medical providers or prescribe any medicine. Based on the information in your claim file, such as medical documents
from current providers, and completed Disability Benefit Questionnaires (DBQs), the examiner will determine what
additional questions and information are needed to confirm your health status and complete the exam. In some
instances, your file may be so complete that only a few follow up questions may be needed. Know that your case is
being carefully reviewed, and VA’s decision will not depend on the length of your exam visit.
The in-person part of your claim exam is only one part of what examiners do as part of their evaluation. They also
typically spend more than an hour before or after appointments reviewing claims files to ensure they are providing the
most complete and accurate reviews possible. All of the supporting documents that you provide to support your claim
play an important part in the examiner’s report.
If you have a question about what is happening during your claim exam, ask the examiner about what he or she is
doing and what you can expect during your visit. Keep in mind they are medical experts who are following up on the
medical information you provided in your claim application. Neither VA examiners nor VA partner examiners are
involved in rating your claim. They are not always familiar with the full claim process and cannot tell you when a
decision will be made. All claims-related questions should be directed to the VA regional office nearest you.
If you attend your claim exam and have a negative experience with a VA examiner or a VA partner examiner, VA
encourages you to share feedback immediately. You may go to the C&P exam supervisor within a VA medical center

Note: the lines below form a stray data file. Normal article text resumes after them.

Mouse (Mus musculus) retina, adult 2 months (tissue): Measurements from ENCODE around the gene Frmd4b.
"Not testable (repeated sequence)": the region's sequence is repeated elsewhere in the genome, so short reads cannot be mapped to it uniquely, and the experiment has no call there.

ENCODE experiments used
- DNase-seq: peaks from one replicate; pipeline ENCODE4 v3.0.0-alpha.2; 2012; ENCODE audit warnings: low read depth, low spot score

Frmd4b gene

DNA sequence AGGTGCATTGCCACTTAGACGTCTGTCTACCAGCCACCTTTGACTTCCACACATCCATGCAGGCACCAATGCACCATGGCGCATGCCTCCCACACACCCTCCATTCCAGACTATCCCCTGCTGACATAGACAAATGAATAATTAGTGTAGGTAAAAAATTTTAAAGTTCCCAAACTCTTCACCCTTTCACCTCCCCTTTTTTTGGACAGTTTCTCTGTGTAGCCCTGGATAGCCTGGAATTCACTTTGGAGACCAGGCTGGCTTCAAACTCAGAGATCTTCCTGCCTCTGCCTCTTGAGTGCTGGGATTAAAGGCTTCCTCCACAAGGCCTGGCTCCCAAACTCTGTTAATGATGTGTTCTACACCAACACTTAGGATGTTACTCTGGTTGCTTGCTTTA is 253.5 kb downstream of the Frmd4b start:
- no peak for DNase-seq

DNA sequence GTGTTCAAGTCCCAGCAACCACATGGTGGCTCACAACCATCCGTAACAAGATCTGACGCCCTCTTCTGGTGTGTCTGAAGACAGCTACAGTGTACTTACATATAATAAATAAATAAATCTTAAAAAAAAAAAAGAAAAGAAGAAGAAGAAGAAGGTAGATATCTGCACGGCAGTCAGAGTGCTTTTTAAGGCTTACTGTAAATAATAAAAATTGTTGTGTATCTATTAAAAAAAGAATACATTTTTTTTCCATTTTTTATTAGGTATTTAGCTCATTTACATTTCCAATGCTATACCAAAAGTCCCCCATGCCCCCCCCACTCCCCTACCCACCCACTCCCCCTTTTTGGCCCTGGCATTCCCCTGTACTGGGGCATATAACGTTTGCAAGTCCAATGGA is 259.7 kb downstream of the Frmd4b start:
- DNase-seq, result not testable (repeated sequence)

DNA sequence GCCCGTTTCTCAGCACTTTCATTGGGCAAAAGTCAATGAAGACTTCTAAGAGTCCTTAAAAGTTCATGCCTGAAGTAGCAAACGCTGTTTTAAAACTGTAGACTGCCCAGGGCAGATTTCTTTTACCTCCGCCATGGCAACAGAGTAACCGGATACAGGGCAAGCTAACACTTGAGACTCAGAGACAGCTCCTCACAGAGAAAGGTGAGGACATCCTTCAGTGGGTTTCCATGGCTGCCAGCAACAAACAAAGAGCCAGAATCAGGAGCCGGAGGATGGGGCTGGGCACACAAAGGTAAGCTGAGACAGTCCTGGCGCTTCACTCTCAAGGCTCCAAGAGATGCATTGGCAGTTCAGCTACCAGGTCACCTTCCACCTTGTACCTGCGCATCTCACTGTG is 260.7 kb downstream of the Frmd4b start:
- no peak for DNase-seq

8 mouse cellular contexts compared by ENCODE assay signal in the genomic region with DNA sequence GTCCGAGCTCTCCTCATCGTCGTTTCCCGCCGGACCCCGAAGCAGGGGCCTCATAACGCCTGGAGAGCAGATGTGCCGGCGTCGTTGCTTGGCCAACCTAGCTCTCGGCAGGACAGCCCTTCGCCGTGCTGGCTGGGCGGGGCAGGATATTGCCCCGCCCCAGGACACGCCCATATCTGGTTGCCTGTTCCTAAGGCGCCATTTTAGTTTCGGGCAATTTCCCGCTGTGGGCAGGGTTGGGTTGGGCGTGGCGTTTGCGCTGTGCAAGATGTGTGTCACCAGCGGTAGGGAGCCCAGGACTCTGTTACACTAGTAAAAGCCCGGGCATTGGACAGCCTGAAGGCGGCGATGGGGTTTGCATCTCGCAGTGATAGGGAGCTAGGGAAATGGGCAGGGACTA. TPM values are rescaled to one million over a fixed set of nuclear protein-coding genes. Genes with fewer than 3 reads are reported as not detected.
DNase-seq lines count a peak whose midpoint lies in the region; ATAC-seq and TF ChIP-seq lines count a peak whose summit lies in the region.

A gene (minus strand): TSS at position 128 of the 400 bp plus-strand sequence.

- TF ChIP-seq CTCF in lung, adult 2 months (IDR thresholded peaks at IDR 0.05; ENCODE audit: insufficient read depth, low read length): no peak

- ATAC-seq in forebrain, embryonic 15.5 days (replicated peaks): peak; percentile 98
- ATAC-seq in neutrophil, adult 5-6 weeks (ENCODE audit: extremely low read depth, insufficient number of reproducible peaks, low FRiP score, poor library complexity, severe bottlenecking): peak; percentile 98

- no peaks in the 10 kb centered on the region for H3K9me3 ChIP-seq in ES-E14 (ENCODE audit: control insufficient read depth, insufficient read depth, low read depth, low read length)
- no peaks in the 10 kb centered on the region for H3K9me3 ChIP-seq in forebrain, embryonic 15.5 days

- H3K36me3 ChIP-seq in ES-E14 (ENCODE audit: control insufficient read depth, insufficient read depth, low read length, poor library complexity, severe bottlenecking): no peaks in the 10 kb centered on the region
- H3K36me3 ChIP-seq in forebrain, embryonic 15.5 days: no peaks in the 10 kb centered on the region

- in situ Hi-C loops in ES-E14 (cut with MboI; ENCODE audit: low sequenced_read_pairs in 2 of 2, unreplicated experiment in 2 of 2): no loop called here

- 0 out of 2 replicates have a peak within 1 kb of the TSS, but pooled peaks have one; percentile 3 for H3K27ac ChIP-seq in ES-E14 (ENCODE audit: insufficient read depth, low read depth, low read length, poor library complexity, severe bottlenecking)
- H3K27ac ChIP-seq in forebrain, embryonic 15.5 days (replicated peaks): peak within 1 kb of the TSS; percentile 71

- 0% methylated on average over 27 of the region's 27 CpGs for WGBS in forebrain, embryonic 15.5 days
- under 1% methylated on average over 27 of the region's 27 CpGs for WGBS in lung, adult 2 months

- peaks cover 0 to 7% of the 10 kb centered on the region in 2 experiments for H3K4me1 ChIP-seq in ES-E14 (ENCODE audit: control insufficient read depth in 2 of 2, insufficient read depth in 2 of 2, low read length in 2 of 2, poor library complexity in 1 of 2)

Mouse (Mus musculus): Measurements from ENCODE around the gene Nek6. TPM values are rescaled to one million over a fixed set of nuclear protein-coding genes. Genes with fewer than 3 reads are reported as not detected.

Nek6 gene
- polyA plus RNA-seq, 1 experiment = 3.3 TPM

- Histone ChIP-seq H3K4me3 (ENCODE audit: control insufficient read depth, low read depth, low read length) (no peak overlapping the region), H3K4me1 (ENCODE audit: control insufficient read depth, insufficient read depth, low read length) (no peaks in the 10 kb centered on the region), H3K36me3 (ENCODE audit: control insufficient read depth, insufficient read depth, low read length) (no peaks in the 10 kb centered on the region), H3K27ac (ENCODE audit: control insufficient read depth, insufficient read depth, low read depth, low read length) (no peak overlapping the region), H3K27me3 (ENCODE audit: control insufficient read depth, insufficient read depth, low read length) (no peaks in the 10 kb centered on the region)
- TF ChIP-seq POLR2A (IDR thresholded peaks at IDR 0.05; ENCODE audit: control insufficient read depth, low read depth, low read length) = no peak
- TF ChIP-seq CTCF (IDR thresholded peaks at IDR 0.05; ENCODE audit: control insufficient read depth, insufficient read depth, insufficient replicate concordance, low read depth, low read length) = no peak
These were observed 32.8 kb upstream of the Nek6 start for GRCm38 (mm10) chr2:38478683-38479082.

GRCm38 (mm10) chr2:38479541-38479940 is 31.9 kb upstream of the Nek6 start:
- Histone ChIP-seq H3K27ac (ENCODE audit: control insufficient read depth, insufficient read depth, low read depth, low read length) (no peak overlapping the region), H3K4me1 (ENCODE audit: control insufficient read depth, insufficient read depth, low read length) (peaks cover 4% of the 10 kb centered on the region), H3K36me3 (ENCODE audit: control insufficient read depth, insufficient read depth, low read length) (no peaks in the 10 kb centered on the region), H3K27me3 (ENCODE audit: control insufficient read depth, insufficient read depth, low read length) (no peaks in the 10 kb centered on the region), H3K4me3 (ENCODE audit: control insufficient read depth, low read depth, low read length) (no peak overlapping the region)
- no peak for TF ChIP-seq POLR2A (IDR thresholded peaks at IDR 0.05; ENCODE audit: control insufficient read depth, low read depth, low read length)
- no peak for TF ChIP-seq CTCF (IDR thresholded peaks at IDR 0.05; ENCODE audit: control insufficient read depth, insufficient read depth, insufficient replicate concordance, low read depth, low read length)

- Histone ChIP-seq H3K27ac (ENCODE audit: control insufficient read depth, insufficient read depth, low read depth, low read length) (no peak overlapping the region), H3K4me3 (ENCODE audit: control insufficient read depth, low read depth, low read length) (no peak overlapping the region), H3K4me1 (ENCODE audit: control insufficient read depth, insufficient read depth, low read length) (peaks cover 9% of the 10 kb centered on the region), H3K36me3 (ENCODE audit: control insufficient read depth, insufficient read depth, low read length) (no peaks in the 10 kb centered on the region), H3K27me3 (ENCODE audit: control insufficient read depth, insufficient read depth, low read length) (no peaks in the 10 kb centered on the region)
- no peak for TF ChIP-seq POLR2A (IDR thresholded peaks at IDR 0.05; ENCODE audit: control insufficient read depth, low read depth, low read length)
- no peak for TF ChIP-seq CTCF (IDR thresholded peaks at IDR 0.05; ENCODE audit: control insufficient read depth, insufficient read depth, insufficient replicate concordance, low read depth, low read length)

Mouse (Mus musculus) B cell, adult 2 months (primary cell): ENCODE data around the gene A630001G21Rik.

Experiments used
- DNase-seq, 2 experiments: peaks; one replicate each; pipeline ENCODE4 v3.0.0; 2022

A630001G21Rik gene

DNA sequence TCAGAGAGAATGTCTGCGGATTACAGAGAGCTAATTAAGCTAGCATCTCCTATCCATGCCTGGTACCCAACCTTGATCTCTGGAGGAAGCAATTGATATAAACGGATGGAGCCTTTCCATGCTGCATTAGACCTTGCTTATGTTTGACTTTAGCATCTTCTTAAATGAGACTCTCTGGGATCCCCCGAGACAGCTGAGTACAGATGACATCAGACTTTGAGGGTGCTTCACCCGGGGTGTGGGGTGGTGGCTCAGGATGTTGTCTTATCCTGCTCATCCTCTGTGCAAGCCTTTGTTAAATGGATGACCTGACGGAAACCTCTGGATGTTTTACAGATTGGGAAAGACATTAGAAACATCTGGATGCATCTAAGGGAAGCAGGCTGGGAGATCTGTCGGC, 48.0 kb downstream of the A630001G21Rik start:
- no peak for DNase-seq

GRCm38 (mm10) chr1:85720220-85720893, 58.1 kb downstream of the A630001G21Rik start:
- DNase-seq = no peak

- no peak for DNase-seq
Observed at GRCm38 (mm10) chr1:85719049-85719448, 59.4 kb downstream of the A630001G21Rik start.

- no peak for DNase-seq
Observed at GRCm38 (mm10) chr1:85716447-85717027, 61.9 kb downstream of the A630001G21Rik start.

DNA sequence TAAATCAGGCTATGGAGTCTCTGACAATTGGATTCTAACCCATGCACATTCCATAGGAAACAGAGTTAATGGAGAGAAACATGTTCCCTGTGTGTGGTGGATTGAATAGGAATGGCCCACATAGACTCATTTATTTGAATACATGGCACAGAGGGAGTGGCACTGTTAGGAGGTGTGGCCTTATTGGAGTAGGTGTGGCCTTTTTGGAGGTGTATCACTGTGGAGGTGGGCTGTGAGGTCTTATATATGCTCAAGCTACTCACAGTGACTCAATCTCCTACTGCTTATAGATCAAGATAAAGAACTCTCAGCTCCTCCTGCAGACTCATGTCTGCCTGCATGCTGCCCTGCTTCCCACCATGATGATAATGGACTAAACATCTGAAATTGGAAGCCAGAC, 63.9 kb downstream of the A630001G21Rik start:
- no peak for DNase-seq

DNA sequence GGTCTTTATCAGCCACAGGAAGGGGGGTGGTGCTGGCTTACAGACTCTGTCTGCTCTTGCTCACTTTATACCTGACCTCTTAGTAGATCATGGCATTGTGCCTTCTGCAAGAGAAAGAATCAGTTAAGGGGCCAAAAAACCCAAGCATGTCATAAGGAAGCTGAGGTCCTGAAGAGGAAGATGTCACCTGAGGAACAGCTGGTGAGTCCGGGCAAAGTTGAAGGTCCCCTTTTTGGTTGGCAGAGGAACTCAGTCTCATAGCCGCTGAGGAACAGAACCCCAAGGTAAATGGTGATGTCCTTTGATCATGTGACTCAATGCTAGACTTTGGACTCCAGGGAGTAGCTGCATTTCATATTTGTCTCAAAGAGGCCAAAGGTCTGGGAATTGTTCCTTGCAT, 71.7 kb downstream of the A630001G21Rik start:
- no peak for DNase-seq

or the supervisor within the VA partner facility, reach out to the VA patient advocate at your closest VA medical
facility, or call the number on your original appointment letter.
It is helpful to write out a statement of concern that can be submitted as part of your claim file. Share concerns
immediately. Do not wait until your claim decision has been made. This will help ensure any issues are handled as
quickly as possible.
VA awards disability compensation when the claim file shows three things:
1. Current diagnosis of a disability
2. Record of an event that happened during military service that could have resulted in the disability
3. An opinion that the disability is related to military service, also called a “nexus opinion”
If the first two items are clearly shown in your claim application, that’s when the C&P exam process comes in. If you did not submit enough information with your claim application to show that you have a current diagnosis of a disability or that an event occurred in military service that may have caused the disability, there is no need for VA to schedule a claim exam to get a nexus opinion to tie the two events together. Make sure you submit all relevant military and treatment records as part of your claim application.
VA may use contractors or VA partners who are medical experts with experience working with Veterans to speed up the claim process. They support the timelier scheduling of claim exams and evidence gathering in support of your claim. You may get scheduled for a claim exam with a VA partner. They follow the same HIPAA policies as VA, so you are guaranteed that your privacy is protected.
The exam is performed at the expense of VA and, just as if the exam was done at a VA medical center, the exam is used in the claim decision process for disability compensation or pension benefits. The medical facilities that work with VA are bound by the same rules and privacy laws as VA, so you can be sure your exam can be trusted and all of your information is secure and will be shared directly with VA.
VA recommends you work with an accredited representative, such as a VSO, to help guide you through the entire claims process. These representatives can help you gather evidence in support of your claim, help file your claim and address issues as you move through the claim decision process. You can search for a representative on eBenefits,